Every day, Ruhul Abid, assistant professor of surgery, and his team set up their makeshift tent in Bangladesh and check the height, weight, blood pressure, blood glucose and hemoglobin levels of around 300 Rohingya refugees from Myanmar. Having spent days crossing mountain, sea and jungle, the refugees have little more than the sparse clothes on their backs. One-fifth of them are severely malnourished children under the age of six. Many of the women have been sexually assaulted. None of them has ever received any type of vaccination. One boy has a bullet wound in his head.
“When I heard about (the Rohingya persecution from Myanmar), I couldn’t sleep. Every night, I was just thinking, what can I do?” Abid said.
Abid, who grew up in Bangladesh, began his health work in the country following the garment-factory collapse in Dhaka that killed 1,129 people. He mobilized a team of paramedics to provide free-of-charge health care to the exploited laborers who worked around 10 hours a day, six days a week.
When he saw images in the media of the starving, ill and abused Rohingya refugees in Bangladesh, Abid immediately reached out to his Dhaka team about providing urgently needed health care.
“Those pictures moved me. I planned my small team — we went there, set up four tables and served,” Abid said. He, along with 15 others, moved 8,000 miles across the world on Oct. 9 and set up two eight-member centers.
Although their four tables were initially set up to check for simple problems, they often exposed larger health issues.
“Once I looked down at this boy with a terrycloth tied around his head holding his medical card to get his height and weight checked. … I went ahead and took off the cloth and he had an infected bullet wound that went from the side of his eye to the back of his ear,” said Jane Carter, a doctor on Abid’s team.
“I’ve seen babies 10 days old, whose mothers were giving birth while crossing the border,” Abid said.
Because the Myanmar government stripped the Rohingya of their citizenship in 1992, none of the refugees has had any sort of polio, measles, HIV or tuberculosis vaccines. In fact, there is practically no record of the Rohingya existing at all.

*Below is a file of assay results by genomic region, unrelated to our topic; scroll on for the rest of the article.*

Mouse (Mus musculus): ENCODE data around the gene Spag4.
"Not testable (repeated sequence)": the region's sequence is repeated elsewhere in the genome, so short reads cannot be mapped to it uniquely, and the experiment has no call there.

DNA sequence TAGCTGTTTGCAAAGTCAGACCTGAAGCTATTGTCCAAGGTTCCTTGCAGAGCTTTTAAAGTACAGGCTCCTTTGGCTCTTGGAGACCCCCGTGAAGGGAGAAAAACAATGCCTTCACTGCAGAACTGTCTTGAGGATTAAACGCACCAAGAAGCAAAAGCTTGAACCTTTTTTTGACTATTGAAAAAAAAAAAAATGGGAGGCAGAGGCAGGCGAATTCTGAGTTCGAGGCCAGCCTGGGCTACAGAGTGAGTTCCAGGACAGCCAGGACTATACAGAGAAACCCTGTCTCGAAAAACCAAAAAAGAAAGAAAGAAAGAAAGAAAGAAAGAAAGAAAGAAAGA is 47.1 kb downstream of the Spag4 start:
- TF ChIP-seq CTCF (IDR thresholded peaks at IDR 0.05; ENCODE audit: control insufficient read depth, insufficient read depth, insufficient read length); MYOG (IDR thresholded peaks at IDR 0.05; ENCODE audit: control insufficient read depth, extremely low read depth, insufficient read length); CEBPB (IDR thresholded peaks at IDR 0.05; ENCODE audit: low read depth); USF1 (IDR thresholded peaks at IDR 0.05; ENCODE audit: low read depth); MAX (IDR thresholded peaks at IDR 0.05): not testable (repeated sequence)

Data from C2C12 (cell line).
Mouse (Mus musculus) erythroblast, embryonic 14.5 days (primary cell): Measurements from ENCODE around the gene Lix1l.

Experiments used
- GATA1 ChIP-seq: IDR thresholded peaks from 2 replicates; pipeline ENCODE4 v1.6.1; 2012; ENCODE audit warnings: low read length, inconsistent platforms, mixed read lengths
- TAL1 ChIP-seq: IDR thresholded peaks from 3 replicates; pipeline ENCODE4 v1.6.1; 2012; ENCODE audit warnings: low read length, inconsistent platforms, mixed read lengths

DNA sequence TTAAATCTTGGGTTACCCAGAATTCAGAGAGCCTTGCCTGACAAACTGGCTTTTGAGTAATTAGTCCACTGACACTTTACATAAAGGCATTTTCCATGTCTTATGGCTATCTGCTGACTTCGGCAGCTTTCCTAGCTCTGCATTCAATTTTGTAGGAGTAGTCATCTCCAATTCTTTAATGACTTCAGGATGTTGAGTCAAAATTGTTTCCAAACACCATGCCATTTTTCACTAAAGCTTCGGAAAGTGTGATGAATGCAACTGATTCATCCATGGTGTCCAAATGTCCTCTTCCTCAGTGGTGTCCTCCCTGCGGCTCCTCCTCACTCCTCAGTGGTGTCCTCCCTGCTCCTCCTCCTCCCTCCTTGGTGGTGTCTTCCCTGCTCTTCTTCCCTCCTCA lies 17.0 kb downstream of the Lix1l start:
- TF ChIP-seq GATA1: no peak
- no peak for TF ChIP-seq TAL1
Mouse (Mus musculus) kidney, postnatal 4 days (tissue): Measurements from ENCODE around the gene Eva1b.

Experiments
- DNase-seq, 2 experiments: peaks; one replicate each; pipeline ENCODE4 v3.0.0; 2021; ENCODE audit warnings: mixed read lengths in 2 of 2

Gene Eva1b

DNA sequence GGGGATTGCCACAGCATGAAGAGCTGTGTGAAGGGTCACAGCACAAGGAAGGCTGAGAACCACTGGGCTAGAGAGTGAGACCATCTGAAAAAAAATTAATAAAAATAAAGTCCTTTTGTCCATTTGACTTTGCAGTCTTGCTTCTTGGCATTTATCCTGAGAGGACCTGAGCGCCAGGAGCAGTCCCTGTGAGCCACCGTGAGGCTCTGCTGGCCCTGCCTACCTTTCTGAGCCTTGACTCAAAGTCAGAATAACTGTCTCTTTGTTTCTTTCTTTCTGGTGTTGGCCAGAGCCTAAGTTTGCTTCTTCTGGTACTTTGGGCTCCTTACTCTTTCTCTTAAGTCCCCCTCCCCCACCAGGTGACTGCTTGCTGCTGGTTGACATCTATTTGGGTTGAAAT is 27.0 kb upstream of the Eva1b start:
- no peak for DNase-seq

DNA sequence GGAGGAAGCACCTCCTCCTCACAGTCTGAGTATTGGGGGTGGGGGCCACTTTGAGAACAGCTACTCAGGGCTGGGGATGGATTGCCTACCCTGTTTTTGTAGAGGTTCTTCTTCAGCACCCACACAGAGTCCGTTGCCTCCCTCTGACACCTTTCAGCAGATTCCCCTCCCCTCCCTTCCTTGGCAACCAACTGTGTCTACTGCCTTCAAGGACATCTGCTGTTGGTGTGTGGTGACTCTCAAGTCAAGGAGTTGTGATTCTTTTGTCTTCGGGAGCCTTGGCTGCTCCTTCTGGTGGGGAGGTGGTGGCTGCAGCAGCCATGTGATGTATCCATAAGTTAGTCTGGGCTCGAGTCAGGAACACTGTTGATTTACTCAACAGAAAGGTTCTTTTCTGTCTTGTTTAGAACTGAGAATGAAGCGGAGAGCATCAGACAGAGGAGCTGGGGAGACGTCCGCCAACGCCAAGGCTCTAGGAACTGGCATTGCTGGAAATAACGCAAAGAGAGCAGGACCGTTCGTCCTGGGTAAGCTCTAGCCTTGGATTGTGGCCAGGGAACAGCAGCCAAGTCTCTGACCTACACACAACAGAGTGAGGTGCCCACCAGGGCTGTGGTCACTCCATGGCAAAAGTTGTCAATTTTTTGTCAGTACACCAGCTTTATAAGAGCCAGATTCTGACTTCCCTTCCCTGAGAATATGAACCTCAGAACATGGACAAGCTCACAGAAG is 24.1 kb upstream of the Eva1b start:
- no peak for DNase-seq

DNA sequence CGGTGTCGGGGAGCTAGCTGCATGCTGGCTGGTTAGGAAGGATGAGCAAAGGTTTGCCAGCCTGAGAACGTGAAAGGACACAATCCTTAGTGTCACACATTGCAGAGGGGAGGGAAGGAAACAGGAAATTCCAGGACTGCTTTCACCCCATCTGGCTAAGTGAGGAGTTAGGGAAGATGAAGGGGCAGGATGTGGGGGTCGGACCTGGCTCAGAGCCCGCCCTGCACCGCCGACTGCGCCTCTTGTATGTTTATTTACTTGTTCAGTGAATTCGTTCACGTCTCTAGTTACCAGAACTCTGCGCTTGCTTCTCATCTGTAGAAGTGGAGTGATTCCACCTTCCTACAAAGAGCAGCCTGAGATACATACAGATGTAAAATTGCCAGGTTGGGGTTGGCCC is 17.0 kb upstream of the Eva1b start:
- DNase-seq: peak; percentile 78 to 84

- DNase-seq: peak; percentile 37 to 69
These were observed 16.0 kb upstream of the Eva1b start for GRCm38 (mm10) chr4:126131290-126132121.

“We are finding records of all of these diseases. We are finding sexual assault victims who do not talk about their experiences until our female workers ask them in confidentiality. They are malnourished. The hygiene is horrible. Vaccine centers are overflowing. But we are trying to do everything we can to help,” Abid said.
Abid’s team not only exposes these diseases and connects patients to treatments and support centers, but they have also created an electronic system that tracks every refugee they have seen so that they can follow up.
“Every month, we’re seeing around 7,500 patients, and we have electronic medical records for all of them,” Abid said. His team is the first to create such a system, which relies on solar energy to generate electricity in the remote area.
Each refugee patient receives a laminated barcode that can be scanned to follow up on previously received diagnoses or treatments. The collected health data is then sent to the United Nations Population Fund and the Ministry of Health in Bangladesh to provide the Bangladesh government with patient profiles and data on the health care received.
Abid, who has briefly returned to America to improve the project’s systems, will go back to Bangladesh in two weeks to continue his work with the Rohingya until at least Dec. 31. The continuation of his work, however, depends on funds and donations. Currently, most of the funds that support him were found through the help of Brown’s Global Health Initiative, which “funds students for multidisciplinary global work and helps faculty members find the connections and funding they need to do their work,” said Susan Cu-Uvin, director of the initiative.
With over half a million refugees within an area less than one-fourth the size of Rhode Island, the makeshift camps are overflowing, Abid said.
“These people are not going to go back to their homes anytime soon,” Abid said. “This is an international problem. It’s such a huge disaster. And we need to provide health care.”